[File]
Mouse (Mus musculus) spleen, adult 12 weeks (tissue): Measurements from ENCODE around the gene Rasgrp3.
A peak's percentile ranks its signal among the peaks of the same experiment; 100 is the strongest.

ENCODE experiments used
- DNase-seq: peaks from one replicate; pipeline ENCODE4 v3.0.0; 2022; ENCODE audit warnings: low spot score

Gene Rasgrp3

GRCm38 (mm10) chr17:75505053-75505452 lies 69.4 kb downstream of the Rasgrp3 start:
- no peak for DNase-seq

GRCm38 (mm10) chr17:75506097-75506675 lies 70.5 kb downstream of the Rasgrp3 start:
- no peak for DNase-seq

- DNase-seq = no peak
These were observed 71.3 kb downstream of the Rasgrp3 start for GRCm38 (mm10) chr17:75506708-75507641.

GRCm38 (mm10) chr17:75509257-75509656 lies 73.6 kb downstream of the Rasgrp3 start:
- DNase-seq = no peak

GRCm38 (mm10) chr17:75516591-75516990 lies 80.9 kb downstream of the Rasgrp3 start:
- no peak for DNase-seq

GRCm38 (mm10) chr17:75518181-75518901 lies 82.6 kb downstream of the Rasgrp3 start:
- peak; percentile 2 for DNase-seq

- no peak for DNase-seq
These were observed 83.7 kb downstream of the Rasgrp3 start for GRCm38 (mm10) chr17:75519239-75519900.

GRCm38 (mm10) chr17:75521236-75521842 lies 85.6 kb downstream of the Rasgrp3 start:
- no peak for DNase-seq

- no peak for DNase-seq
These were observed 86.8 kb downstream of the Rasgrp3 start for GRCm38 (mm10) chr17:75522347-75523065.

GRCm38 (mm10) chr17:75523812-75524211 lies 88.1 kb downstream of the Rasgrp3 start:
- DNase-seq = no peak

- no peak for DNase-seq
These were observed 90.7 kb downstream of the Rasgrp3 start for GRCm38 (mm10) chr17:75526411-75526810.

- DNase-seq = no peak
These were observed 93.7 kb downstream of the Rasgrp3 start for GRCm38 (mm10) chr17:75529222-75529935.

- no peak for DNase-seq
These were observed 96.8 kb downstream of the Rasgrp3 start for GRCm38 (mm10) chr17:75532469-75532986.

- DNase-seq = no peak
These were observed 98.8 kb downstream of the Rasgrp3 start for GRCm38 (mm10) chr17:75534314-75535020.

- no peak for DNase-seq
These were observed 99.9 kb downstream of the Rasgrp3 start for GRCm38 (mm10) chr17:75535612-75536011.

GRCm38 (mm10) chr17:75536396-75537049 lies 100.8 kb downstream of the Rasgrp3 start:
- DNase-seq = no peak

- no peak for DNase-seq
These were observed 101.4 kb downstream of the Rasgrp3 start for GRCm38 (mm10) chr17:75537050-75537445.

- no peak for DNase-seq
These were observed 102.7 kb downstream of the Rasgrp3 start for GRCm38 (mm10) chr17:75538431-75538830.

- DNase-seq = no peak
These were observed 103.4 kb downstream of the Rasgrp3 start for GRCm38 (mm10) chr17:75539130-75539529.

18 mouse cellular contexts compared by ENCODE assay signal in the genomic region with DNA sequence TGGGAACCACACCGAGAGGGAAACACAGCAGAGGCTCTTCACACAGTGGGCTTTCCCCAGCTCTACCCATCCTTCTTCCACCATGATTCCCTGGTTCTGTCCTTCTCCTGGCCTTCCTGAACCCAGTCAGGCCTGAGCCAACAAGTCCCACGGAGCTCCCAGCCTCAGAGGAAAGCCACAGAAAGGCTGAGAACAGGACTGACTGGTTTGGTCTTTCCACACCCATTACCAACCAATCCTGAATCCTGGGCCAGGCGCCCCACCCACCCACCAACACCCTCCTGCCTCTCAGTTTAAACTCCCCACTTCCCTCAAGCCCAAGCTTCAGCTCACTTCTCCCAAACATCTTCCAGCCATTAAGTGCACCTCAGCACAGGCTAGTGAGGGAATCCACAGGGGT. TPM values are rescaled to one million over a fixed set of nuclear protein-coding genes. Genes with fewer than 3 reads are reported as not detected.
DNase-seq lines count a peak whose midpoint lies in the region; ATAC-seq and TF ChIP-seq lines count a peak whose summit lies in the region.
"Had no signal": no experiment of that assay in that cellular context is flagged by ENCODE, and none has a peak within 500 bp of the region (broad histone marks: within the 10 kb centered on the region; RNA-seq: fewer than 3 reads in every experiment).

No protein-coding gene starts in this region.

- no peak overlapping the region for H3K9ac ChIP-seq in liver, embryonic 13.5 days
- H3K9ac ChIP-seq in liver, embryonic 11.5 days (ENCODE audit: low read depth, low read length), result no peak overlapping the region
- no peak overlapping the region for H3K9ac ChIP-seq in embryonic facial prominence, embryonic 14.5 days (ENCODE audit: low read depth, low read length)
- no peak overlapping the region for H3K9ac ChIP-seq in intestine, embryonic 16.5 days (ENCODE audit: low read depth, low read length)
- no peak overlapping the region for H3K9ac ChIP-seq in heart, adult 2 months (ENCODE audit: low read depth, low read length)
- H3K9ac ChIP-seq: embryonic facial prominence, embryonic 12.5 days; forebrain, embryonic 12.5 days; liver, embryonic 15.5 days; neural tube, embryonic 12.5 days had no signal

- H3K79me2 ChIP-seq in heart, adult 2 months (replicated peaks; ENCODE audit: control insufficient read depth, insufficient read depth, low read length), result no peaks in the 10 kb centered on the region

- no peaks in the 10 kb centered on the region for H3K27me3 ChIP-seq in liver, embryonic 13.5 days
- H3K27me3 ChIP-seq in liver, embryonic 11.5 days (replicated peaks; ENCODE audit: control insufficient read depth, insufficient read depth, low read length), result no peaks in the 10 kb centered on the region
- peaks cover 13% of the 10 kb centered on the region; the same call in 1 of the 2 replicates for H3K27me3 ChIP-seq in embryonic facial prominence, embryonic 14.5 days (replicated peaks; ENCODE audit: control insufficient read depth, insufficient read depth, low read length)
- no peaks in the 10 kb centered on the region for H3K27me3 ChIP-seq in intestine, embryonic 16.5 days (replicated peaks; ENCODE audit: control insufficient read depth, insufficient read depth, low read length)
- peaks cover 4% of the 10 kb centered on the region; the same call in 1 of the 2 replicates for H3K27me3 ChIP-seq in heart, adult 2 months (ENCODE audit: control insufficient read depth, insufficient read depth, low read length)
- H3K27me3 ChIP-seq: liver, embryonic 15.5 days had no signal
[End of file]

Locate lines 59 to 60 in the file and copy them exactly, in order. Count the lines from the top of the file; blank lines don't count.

- peaks cover 4% of the 10 kb centered on the region; the same call in 1 of the 2 replicates for H3K27me3 ChIP-seq in heart, adult 2 months (ENCODE audit: control insufficient read depth, insufficient read depth, low read length)
- H3K27me3 ChIP-seq: liver, embryonic 15.5 days had no signal